Online reviews pp. 53–55 Stine Daugaard, ‘Arkitekturens grundsubstans - set på nye måder [Architecture’s basic substance, seen in new ways]’, Ingeniøren (3 Feb 2012): http://ing.dk/artikel/arkitekturensgrundsubstans-set-pa-nye-mader-126355 pp. 56–57 ‘DAC sætter fokus på arkitektens tegninger [DAC focuses on architect’s drawings]’, RUM (9 Jan 2012): www.rumid.dk/nyheder/dac-satter-fokus-pa-arkitektens-tegninger pp. 58–59 Torben Weirup, ‘Arkitektens trøst [Architect’s comfort]’, AOK: Alt Om København (22 Feb 2012): www.aok.dk/udstilling/arkitektens-troest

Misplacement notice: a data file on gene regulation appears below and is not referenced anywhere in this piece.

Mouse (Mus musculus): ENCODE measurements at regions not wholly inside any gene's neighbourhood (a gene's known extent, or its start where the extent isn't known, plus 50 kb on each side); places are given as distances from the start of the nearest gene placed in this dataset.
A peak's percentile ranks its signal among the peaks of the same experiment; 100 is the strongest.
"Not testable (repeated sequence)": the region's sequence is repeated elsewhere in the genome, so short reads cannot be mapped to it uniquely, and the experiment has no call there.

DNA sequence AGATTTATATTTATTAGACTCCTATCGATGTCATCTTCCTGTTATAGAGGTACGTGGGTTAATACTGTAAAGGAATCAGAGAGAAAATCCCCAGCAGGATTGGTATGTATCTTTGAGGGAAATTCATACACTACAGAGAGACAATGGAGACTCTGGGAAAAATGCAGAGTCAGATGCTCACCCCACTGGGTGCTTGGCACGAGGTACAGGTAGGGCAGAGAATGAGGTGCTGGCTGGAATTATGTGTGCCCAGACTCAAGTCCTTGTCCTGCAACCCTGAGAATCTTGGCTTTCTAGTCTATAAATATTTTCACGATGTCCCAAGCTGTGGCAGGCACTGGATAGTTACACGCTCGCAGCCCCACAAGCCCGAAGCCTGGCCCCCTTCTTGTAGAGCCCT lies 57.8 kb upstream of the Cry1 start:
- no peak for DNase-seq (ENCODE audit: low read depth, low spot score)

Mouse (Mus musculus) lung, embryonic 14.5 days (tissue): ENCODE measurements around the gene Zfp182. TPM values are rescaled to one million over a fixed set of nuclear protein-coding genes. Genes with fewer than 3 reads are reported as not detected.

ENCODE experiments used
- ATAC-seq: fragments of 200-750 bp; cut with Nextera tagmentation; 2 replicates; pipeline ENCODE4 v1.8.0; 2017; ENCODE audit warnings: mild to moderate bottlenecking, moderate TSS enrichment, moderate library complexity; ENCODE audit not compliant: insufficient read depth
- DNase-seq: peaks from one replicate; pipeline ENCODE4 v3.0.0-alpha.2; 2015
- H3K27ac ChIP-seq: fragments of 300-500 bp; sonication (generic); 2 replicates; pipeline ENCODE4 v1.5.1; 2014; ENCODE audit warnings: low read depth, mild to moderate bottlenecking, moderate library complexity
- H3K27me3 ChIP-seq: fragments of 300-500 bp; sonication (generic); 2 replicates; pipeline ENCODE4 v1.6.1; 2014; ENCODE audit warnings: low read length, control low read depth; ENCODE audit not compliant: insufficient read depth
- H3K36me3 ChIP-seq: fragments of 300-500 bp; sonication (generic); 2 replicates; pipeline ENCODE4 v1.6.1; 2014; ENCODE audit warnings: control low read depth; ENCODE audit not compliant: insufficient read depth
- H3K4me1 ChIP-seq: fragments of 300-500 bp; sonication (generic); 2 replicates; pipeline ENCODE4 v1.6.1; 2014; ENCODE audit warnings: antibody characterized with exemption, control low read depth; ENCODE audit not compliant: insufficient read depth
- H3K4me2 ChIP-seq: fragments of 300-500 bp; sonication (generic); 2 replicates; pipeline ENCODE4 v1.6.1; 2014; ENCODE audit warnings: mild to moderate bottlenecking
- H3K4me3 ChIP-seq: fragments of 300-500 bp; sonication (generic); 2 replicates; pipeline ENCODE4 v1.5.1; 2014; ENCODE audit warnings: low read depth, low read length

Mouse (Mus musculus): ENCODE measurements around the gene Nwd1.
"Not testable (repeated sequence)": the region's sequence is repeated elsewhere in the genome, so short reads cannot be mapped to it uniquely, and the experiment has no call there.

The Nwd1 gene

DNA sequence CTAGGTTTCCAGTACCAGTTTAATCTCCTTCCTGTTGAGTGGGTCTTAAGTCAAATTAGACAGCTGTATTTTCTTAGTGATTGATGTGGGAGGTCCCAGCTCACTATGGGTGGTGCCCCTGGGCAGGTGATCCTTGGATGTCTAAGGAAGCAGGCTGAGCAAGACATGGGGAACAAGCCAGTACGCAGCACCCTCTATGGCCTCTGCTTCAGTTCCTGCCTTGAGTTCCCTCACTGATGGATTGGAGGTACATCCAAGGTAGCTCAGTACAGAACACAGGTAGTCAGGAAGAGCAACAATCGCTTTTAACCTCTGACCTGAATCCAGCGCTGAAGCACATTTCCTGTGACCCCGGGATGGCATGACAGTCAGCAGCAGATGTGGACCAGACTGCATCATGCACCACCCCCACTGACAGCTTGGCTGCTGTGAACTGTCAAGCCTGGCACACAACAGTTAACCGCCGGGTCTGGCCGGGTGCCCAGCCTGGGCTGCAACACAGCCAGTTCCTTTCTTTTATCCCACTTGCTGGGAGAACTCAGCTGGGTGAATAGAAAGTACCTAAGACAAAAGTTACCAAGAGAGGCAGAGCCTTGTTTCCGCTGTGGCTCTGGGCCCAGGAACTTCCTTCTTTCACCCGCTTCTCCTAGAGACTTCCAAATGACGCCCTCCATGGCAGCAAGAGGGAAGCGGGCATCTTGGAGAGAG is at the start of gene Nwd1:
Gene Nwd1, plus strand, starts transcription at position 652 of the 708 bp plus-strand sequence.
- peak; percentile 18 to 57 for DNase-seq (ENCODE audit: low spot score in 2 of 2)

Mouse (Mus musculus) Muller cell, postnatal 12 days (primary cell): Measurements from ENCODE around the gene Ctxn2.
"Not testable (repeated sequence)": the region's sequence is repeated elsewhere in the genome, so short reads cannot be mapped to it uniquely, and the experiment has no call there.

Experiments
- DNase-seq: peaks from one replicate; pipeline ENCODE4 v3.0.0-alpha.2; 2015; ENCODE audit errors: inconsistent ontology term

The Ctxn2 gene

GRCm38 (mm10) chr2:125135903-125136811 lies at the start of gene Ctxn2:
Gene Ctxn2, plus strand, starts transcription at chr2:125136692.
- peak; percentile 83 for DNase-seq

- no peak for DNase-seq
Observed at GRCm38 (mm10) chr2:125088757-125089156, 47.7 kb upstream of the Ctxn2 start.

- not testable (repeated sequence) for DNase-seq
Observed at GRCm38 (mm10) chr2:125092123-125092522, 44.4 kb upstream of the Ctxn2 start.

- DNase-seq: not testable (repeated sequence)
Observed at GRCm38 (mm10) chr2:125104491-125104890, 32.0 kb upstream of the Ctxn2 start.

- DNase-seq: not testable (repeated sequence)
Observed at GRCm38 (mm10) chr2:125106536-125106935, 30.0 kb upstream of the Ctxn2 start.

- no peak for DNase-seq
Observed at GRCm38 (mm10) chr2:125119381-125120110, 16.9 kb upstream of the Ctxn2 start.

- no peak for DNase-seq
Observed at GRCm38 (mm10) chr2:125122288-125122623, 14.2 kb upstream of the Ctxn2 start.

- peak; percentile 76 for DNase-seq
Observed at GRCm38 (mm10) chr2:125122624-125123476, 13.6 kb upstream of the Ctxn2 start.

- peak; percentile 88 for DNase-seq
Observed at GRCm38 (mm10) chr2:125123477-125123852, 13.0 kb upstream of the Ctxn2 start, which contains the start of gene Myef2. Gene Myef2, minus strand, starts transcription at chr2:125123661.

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Bartlett Design Research Folios Founding editor: Yeoryia Manolopoulou Editors: Yeoryia Manolopoulou, Peg Rawes, Luis Rego Content: Š the authors Graphic design: objectif Typesetting: Axel Feldmann, Siaron Hughes, Alan Hayward Proofreading: Wendy Toole

Urban Collage